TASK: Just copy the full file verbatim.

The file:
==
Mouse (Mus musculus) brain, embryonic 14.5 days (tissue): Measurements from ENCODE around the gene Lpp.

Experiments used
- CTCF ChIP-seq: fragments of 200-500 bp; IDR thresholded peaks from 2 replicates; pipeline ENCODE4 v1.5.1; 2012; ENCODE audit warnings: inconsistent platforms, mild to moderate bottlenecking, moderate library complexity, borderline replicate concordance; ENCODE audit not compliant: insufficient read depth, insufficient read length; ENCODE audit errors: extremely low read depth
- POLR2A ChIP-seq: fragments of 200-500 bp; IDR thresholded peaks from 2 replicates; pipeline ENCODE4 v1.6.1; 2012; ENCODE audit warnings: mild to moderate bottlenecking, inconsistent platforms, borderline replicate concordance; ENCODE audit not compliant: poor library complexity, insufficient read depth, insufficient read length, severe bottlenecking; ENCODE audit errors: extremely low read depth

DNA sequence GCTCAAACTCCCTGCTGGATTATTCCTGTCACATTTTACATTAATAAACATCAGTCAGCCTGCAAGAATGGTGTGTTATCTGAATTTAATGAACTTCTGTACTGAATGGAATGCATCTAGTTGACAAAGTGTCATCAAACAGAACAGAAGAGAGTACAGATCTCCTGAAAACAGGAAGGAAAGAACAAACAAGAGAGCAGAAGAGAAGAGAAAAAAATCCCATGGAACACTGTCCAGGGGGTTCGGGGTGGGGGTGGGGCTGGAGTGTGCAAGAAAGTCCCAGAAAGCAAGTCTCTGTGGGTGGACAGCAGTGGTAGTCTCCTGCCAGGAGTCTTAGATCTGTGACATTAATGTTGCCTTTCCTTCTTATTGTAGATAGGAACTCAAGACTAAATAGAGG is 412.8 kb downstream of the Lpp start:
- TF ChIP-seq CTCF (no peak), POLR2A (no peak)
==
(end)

Mouse (Mus musculus) brain, embryonic 14.5 days (tissue): Measurements from ENCODE around the gene Lpp.

Experiments used
- CTCF ChIP-seq: fragments of 200-500 bp; IDR thresholded peaks from 2 replicates; pipeline ENCODE4 v1.5.1; 2012; ENCODE audit warnings: inconsistent platforms, mild to moderate bottlenecking, moderate library complexity, borderline replicate concordance; ENCODE audit not compliant: insufficient read depth, insufficient read length; ENCODE audit errors: extremely low read depth
- POLR2A ChIP-seq: fragments of 200-500 bp; IDR thresholded peaks from 2 replicates; pipeline ENCODE4 v1.6.1; 2012; ENCODE audit warnings: mild to moderate bottlenecking, inconsistent platforms, borderline replicate concordance; ENCODE audit not compliant: poor library complexity, insufficient read depth, insufficient read length, severe bottlenecking; ENCODE audit errors: extremely low read depth

DNA sequence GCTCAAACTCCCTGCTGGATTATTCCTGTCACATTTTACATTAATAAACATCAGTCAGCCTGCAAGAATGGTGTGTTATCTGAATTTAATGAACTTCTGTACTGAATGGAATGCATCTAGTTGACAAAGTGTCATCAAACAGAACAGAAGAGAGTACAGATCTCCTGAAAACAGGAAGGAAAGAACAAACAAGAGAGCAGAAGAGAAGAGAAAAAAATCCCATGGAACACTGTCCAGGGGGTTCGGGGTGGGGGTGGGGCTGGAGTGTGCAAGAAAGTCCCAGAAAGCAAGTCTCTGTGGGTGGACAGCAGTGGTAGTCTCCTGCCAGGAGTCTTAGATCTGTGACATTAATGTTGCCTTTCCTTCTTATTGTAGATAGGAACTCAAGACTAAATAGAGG is 412.8 kb downstream of the Lpp start:
- TF ChIP-seq CTCF (no peak), POLR2A (no peak)